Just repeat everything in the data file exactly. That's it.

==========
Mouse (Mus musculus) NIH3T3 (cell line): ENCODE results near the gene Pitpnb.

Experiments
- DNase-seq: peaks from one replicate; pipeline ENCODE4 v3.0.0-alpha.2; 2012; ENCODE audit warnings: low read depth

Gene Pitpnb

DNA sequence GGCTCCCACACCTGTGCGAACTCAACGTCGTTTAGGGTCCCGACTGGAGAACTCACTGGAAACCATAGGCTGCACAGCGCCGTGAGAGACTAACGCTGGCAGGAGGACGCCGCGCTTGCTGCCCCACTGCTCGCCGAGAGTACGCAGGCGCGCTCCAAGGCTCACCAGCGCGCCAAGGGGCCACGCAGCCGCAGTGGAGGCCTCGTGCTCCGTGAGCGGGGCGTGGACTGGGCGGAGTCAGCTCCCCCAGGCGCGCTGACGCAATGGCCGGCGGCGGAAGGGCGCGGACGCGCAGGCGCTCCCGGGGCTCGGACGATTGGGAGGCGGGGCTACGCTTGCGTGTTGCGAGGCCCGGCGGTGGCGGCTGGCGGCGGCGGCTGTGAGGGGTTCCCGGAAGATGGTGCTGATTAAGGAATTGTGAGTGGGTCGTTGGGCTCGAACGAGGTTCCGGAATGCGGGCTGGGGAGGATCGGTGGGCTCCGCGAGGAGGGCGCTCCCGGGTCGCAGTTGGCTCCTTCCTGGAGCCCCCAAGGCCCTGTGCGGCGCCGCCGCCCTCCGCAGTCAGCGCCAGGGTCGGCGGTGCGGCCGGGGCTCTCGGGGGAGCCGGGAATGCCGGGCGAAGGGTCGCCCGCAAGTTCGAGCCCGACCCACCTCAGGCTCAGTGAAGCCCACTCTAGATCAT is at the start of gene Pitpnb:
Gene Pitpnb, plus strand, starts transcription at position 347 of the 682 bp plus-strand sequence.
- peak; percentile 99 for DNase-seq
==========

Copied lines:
Mouse (Mus musculus) NIH3T3 (cell line): ENCODE results near the gene Pitpnb.

Experiments
- DNase-seq: peaks from one replicate; pipeline ENCODE4 v3.0.0-alpha.2; 2012; ENCODE audit warnings: low read depth

Gene Pitpnb

DNA sequence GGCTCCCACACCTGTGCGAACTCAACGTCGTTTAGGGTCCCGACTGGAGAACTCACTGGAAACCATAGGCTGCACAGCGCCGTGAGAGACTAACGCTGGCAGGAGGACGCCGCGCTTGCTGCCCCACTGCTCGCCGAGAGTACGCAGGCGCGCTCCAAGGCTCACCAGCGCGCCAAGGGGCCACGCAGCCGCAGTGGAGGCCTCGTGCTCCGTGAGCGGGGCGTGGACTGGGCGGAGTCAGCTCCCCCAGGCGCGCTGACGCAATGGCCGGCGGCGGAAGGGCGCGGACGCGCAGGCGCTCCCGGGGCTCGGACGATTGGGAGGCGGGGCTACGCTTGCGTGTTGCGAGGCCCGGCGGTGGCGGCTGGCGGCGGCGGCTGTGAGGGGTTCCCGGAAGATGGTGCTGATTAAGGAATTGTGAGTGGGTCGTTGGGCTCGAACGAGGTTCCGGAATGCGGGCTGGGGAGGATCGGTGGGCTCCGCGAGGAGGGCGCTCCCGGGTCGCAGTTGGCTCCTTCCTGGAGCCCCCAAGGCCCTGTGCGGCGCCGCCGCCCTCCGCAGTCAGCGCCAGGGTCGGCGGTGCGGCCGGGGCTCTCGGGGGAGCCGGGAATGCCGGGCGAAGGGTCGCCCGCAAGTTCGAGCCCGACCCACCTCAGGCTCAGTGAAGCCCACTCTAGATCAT is at the start of gene Pitpnb:
Gene Pitpnb, plus strand, starts transcription at position 347 of the 682 bp plus-strand sequence.
- peak; percentile 99 for DNase-seq